Technology advances as it matures. Before Enterprise Resource Planning (ERP) platforms, there were hundreds of start-ups solving supply chain problems. Before comprehensive financial software, there were accounts payable, receivable, and bookkeeping packages. Eventually they merged into the platforms we know today.
Under the umbrella term of Human Capital Management (HCM) there are many solutions that help manage, schedule, pay, and develop people; this HR software has been focused on Payroll, Workforce Management, Talent Management, and so forth, offered initially as best-of-breed solutions. Now we’re seeing the functionality of these different solutions come together under one application, as HCM.
While some solutions are “integrated,” many are not really working together seamlessly; the trend is clear though. Organizations are looking to have all their people processes combined in a real-time, one-version-of-the-truth solution.
Recently, I had the chance to spearhead a study in partnership with Dimensional Research examining the adoption of HCM technology. We wanted to see the maturity of the adoption of HCM technology at organizations today.
We surveyed 700 HR and HR Technology professionals in front-line, manager, and executive positions on their use of HR solutions and how effective they were. These professionals work at organizations of varying sizes, across North America and Europe, in different industries.
What Does HCM Maturity Look Like?
We see HCM maturity as a single application providing real-time data, as well as access to the functions and data employees need anywhere and everywhere—be it at a home or work computer, a tablet, or smartphone on the go. It should be a solution that doesn’t require any manual intervention to move through processes—a solution where people are confident in both the data it gathers and the calculations it performs with the data because errors are very rare.
Why Is This Important?
This model can be used as a yardstick to gauge your organization’s progress towards an ideal. While that ideal is our outlook of what mature adoption looks like, the benefits of mature HCM adoption as we’ve defined it should be evident to HR professionals of all stripes. If we can agree on where we are, and where we’re going, it should be easier to get there.
The HCM Maturity Model was based on a standard maturity model with a one to 100 scale. The average score? 48.
The study asked respondents how many vendors provide their HCM solutions, how effective they were at integrating and sharing data, how users could access their functionality, and to what degree their people reported enjoying using them. These responses were organized by organization size, industry, and management level, enabling analysis that drew out some interesting results. A few highlights follow.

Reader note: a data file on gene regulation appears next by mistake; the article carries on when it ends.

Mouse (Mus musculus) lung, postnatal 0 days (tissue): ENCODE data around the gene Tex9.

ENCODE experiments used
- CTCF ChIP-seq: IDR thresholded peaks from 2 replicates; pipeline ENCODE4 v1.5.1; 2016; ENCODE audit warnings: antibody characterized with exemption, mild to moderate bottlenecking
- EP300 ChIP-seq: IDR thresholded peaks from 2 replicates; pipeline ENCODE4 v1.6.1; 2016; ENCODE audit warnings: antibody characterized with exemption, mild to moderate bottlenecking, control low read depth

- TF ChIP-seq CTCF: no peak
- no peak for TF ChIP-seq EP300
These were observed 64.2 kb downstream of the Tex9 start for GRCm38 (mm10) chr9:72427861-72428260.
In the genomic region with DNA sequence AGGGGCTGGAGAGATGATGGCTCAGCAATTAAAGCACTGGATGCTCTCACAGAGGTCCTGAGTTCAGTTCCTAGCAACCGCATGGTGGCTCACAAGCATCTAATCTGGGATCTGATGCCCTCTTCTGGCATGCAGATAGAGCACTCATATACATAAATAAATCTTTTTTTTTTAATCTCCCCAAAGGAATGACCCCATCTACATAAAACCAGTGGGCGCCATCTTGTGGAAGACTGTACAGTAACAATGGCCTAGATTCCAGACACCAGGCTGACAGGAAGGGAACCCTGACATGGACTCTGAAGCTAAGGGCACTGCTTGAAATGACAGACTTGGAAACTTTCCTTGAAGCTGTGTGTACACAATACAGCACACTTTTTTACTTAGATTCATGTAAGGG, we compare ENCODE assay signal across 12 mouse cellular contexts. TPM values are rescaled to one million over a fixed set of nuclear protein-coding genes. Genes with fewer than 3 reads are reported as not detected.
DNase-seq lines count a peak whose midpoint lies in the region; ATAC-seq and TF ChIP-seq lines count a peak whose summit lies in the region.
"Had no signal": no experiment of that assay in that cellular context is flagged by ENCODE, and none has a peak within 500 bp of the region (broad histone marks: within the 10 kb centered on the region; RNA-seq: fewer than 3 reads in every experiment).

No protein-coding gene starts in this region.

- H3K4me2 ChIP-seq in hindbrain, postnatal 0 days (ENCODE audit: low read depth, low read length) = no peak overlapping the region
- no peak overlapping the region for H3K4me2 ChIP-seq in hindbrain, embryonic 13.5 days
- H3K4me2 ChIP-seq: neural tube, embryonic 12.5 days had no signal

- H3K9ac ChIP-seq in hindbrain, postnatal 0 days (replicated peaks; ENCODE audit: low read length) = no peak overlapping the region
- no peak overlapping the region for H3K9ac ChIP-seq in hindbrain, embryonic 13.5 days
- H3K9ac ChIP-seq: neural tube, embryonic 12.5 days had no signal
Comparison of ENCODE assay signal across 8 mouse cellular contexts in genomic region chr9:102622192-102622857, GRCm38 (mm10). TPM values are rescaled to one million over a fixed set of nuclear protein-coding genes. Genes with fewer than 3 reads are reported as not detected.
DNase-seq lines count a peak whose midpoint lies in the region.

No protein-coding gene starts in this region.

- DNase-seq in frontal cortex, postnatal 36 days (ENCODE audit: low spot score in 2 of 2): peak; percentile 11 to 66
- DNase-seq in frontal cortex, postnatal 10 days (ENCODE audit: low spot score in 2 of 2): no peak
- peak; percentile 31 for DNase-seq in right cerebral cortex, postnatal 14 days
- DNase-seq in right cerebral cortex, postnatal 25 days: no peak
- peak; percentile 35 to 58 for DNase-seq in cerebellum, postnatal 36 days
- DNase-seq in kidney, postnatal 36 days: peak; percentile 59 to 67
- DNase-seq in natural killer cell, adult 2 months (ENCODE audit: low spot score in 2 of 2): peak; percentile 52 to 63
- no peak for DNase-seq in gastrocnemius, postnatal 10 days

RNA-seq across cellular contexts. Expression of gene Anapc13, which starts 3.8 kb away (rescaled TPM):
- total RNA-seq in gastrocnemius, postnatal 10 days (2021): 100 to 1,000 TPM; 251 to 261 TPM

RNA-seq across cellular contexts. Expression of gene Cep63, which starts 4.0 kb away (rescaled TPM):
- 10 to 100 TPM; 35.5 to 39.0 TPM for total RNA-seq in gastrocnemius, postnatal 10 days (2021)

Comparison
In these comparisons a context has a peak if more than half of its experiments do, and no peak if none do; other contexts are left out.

Compliance. While nearly 2/3 of respondents say that their systems include best practices, guidelines, and advice, less than half of respondents claim they are very confident that all of their solutions enable them to operate in compliance with relevant rules and regulations.
Access. While 90% of respondents say that employees can access HR focused tools at the office, that number falls to less than 50% from home, and 45% from mobile devices. What is even more surprising was that Retail and Healthcare, two industries that have heavy requirements for shift-based labor, posted even lower numbers.
Integration of Processes. Fewer than one in five respondents report that all their HCM solutions are integrated together, and only 5% state that no manual steps are needed in their “automation” between solutions. That in itself implies that many professionals view processes as integrated even if they require manual steps to do so. This points to the bar being set low for the meaning of integration.
The study illustrates overwhelming data that the maturity of HR systems is far from ideal, and that is caused by the normal growing pains that have been seen in other technology stacks. The goal is to have employee access to all employee processes wherever they are, and to have all the data they need available in real-time.
The bright side is that based on the history of different technologies, real-time, integrated platforms will mature to reach high levels of functionality, and some are approaching this today. Now it’s up to organizations to drive their processes to improve as they embrace this emerging technology.
|Ted Malley is the Chief Customer Officer at Ceridian, responsible for the health and happiness of the organization’s growing customer base through its XOXO Customer Success Program. He is additionally responsible for the Account Management and the Strategic Alliances teams focusing on building both Ceridian customer and partner relationships.
Previously, Malley was Senior Vice President of Product Evangelism and Customer Success, responsible for the successful integration of TeamRelate within Ceridian’s award-winning, single application, Dayforce HCM. Prior to joining Ceridian, Malley co-founded RelatedMatters, acquired by Ceridian in March 2015. With over 25 years of experience in technology and human capital management software, Malley has held a variety of senior customer relationship, technology and project strategy positions.
Malley holds a Bachelor’s degree in Computer Science from California Polytechnic State University, San Luis Obispo.